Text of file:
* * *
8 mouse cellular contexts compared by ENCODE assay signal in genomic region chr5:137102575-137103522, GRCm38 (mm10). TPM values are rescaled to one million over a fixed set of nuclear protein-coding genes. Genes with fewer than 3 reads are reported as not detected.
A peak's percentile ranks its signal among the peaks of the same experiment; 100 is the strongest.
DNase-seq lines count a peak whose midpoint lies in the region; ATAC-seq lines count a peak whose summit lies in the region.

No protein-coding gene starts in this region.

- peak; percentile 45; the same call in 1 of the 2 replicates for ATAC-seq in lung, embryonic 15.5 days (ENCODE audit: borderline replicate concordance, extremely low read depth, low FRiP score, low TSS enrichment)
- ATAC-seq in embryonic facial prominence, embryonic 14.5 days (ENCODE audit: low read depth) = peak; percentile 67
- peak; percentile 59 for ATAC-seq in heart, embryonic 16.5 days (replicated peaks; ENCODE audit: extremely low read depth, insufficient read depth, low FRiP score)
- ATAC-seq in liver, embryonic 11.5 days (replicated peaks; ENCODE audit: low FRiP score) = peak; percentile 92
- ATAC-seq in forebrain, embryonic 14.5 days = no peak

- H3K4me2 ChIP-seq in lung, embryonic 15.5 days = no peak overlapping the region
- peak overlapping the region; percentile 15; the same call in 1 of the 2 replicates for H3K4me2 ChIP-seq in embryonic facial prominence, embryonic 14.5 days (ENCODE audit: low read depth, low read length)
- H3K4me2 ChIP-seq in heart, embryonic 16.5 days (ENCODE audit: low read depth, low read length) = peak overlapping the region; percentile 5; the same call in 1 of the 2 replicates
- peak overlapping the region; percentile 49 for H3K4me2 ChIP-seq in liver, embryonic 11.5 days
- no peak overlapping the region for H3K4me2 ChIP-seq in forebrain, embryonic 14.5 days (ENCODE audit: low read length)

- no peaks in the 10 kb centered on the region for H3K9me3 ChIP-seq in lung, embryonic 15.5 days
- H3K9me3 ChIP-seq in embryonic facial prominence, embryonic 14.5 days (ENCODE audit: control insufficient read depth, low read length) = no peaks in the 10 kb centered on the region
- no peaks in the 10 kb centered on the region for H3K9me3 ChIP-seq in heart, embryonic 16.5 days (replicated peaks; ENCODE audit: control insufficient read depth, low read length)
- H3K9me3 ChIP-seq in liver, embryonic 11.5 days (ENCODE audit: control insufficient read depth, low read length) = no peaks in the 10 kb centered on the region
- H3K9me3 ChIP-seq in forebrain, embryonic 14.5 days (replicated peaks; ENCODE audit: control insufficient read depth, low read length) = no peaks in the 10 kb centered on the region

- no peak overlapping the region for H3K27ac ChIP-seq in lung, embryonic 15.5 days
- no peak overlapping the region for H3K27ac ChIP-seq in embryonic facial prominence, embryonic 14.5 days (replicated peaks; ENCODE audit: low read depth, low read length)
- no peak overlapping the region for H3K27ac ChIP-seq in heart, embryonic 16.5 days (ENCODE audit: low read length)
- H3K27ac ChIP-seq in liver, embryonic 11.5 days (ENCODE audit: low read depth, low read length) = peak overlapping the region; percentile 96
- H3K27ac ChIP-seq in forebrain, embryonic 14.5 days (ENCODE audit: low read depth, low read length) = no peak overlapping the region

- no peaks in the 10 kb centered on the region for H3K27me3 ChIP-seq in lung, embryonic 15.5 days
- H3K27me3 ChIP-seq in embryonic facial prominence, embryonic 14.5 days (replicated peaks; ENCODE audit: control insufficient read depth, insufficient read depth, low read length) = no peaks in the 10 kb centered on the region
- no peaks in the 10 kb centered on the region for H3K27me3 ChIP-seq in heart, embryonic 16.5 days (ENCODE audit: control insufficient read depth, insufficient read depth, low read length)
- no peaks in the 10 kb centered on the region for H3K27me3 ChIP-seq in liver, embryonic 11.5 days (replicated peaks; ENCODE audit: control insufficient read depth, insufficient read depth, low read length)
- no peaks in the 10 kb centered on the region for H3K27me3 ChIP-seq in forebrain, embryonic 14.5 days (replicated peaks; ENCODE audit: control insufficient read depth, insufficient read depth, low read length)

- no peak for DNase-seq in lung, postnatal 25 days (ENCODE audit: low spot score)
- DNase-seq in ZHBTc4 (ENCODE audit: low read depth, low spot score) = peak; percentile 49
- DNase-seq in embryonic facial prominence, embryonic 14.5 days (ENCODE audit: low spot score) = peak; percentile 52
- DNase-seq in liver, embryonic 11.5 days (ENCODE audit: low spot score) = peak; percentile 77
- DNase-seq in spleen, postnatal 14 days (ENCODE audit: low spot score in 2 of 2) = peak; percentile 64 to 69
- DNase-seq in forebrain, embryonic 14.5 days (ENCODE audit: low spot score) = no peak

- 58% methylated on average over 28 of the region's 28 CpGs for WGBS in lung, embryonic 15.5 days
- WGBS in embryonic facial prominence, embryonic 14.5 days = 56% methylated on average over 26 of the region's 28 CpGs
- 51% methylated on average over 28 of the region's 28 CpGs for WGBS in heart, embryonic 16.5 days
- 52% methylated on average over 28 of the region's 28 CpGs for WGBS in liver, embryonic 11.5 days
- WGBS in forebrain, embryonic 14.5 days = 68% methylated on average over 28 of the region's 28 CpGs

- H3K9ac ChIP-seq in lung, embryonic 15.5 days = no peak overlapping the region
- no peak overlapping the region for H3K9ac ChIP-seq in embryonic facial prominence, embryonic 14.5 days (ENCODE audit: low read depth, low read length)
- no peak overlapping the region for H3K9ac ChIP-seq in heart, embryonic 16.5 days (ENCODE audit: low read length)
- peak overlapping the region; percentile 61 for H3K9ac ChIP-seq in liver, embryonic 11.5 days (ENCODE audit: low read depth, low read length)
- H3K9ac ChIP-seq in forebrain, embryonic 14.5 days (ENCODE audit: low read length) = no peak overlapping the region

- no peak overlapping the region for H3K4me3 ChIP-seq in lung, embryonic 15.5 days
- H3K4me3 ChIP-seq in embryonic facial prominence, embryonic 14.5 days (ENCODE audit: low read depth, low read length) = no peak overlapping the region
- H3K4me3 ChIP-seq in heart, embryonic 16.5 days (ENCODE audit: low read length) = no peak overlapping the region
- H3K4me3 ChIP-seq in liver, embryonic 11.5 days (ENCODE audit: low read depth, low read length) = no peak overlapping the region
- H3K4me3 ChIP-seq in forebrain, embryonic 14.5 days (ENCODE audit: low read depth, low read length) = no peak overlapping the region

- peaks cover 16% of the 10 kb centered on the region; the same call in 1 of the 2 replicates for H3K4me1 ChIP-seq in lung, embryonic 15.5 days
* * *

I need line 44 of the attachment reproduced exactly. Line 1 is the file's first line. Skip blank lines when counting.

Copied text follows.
- peak overlapping the region; percentile 61 for H3K9ac ChIP-seq in liver, embryonic 11.5 days (ENCODE audit: low read depth, low read length)